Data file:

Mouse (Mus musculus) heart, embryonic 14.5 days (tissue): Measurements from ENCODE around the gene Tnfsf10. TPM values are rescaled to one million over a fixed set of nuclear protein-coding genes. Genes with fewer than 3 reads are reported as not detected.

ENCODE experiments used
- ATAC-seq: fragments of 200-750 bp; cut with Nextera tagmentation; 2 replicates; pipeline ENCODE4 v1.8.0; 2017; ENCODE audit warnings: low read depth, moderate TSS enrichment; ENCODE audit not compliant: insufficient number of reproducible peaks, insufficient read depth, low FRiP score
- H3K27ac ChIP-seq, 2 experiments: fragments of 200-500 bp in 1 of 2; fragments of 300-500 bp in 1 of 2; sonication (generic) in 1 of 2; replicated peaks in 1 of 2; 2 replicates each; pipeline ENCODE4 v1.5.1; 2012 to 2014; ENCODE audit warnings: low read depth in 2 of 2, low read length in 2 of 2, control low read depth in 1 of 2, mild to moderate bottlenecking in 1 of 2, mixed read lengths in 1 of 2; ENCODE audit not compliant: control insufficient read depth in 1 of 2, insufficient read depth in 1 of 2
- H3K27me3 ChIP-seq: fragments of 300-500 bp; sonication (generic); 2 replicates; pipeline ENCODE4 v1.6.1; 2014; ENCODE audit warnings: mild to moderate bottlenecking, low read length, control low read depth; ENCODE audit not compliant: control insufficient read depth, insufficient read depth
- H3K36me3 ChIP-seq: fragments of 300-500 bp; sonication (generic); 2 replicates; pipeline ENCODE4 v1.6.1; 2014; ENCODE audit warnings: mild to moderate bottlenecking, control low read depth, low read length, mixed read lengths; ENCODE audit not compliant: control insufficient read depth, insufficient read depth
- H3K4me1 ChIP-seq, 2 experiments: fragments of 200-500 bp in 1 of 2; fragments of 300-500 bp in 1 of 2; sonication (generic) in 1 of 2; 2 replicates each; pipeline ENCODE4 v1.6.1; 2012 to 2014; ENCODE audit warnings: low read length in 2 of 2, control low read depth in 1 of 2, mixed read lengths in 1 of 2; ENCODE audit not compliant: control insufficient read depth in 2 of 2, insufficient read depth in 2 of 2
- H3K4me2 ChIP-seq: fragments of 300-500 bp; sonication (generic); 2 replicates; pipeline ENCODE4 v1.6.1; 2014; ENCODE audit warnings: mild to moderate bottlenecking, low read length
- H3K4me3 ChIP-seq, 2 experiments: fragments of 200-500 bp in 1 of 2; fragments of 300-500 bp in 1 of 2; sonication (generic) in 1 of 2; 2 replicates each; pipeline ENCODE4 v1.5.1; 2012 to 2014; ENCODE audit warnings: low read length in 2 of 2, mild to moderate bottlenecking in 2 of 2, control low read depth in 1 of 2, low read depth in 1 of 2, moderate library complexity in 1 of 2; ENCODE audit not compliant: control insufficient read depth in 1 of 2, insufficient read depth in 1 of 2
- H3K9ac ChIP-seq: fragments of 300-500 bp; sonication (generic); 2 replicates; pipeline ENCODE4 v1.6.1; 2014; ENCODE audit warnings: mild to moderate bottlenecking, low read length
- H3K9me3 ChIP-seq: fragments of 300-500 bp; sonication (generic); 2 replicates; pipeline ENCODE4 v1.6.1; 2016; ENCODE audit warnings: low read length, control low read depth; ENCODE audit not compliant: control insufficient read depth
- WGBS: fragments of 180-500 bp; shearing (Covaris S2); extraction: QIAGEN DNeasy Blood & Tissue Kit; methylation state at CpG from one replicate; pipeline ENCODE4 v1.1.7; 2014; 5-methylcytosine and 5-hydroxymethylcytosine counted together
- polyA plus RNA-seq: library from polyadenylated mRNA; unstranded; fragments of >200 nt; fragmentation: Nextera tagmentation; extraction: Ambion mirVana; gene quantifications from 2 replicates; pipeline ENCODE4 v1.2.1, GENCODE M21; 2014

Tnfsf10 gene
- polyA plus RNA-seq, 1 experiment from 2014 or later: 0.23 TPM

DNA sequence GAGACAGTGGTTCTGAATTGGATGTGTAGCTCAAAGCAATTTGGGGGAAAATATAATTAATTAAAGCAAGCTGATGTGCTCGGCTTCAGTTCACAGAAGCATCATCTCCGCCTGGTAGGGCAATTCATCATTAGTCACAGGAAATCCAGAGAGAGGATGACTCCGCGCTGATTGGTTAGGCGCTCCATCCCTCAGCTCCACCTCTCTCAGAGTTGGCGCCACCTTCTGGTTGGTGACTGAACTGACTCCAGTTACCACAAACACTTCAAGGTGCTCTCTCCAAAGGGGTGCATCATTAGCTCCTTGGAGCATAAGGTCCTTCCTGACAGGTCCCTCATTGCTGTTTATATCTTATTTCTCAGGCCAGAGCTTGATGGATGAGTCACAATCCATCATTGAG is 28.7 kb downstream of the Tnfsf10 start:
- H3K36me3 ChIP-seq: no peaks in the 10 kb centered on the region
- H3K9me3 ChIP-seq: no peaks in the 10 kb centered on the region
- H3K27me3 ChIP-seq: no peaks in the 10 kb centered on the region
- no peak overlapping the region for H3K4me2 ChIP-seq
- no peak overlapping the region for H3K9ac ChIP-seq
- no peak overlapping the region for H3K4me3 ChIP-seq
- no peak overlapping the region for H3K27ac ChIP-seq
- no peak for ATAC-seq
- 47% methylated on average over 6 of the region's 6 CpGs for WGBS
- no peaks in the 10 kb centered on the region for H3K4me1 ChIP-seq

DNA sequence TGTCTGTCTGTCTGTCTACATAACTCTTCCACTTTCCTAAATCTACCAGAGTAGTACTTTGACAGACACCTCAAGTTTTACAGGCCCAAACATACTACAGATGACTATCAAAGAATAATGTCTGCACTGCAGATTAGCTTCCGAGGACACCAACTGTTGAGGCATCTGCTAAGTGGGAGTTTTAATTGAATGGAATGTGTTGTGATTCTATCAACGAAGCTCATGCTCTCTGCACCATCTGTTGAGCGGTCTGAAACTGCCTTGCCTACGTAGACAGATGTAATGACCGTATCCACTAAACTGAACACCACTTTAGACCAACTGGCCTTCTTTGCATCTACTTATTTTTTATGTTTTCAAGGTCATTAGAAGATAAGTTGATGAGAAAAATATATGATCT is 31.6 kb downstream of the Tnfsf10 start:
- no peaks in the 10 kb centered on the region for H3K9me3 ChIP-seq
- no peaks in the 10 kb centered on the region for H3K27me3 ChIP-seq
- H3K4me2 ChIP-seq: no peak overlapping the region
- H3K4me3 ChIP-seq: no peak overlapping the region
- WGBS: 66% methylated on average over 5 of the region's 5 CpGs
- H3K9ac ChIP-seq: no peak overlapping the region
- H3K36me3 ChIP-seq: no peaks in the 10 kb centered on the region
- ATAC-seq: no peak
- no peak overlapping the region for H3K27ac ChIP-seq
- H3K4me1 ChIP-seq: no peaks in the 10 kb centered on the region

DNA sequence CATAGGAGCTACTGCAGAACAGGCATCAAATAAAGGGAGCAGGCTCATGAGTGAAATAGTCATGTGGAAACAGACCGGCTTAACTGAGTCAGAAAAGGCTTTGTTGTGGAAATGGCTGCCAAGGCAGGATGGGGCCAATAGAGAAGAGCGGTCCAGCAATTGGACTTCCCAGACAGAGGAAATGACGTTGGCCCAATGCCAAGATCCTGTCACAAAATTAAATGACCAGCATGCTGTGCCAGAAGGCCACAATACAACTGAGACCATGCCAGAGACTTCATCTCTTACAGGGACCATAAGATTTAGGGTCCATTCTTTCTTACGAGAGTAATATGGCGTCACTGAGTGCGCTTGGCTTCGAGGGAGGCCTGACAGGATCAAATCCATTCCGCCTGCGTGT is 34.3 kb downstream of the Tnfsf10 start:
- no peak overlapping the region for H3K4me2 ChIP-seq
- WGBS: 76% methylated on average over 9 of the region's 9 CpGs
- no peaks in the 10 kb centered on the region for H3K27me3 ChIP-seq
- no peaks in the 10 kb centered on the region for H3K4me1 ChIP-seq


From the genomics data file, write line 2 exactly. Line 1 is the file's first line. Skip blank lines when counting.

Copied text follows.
ENCODE experiments used